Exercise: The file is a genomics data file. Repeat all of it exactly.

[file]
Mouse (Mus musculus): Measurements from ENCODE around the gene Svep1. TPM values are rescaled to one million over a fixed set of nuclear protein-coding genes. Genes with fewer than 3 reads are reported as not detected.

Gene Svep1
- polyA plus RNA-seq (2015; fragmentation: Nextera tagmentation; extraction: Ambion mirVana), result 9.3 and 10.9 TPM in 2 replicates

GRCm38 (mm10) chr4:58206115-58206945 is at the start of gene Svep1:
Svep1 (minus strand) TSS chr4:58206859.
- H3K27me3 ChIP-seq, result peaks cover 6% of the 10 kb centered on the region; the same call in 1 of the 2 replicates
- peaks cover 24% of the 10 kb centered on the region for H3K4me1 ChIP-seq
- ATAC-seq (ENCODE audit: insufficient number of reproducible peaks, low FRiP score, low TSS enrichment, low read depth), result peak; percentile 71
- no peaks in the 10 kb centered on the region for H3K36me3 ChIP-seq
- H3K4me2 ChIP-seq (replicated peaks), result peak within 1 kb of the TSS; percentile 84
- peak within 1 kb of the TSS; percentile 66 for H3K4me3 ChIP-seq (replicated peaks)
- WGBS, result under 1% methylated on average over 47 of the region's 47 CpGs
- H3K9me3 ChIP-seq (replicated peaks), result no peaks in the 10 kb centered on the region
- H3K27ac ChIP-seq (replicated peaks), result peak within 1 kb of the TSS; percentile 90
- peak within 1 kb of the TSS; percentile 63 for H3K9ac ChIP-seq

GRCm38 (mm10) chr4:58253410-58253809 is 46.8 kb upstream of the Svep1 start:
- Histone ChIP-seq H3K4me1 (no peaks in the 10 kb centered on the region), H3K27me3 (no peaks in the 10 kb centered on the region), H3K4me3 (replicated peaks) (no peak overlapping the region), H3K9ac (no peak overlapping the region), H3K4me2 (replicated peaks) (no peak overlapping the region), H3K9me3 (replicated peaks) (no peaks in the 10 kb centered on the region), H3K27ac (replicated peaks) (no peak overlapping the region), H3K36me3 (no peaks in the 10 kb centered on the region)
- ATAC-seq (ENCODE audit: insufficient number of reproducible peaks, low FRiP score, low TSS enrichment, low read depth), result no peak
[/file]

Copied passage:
Mouse (Mus musculus): Measurements from ENCODE around the gene Svep1. TPM values are rescaled to one million over a fixed set of nuclear protein-coding genes. Genes with fewer than 3 reads are reported as not detected.

Gene Svep1
- polyA plus RNA-seq (2015; fragmentation: Nextera tagmentation; extraction: Ambion mirVana), result 9.3 and 10.9 TPM in 2 replicates

GRCm38 (mm10) chr4:58206115-58206945 is at the start of gene Svep1:
Svep1 (minus strand) TSS chr4:58206859.
- H3K27me3 ChIP-seq, result peaks cover 6% of the 10 kb centered on the region; the same call in 1 of the 2 replicates
- peaks cover 24% of the 10 kb centered on the region for H3K4me1 ChIP-seq
- ATAC-seq (ENCODE audit: insufficient number of reproducible peaks, low FRiP score, low TSS enrichment, low read depth), result peak; percentile 71
- no peaks in the 10 kb centered on the region for H3K36me3 ChIP-seq
- H3K4me2 ChIP-seq (replicated peaks), result peak within 1 kb of the TSS; percentile 84
- peak within 1 kb of the TSS; percentile 66 for H3K4me3 ChIP-seq (replicated peaks)
- WGBS, result under 1% methylated on average over 47 of the region's 47 CpGs
- H3K9me3 ChIP-seq (replicated peaks), result no peaks in the 10 kb centered on the region
- H3K27ac ChIP-seq (replicated peaks), result peak within 1 kb of the TSS; percentile 90
- peak within 1 kb of the TSS; percentile 63 for H3K9ac ChIP-seq

GRCm38 (mm10) chr4:58253410-58253809 is 46.8 kb upstream of the Svep1 start:
- Histone ChIP-seq H3K4me1 (no peaks in the 10 kb centered on the region), H3K27me3 (no peaks in the 10 kb centered on the region), H3K4me3 (replicated peaks) (no peak overlapping the region), H3K9ac (no peak overlapping the region), H3K4me2 (replicated peaks) (no peak overlapping the region), H3K9me3 (replicated peaks) (no peaks in the 10 kb centered on the region), H3K27ac (replicated peaks) (no peak overlapping the region), H3K36me3 (no peaks in the 10 kb centered on the region)
- ATAC-seq (ENCODE audit: insufficient number of reproducible peaks, low FRiP score, low TSS enrichment, low read depth), result no peak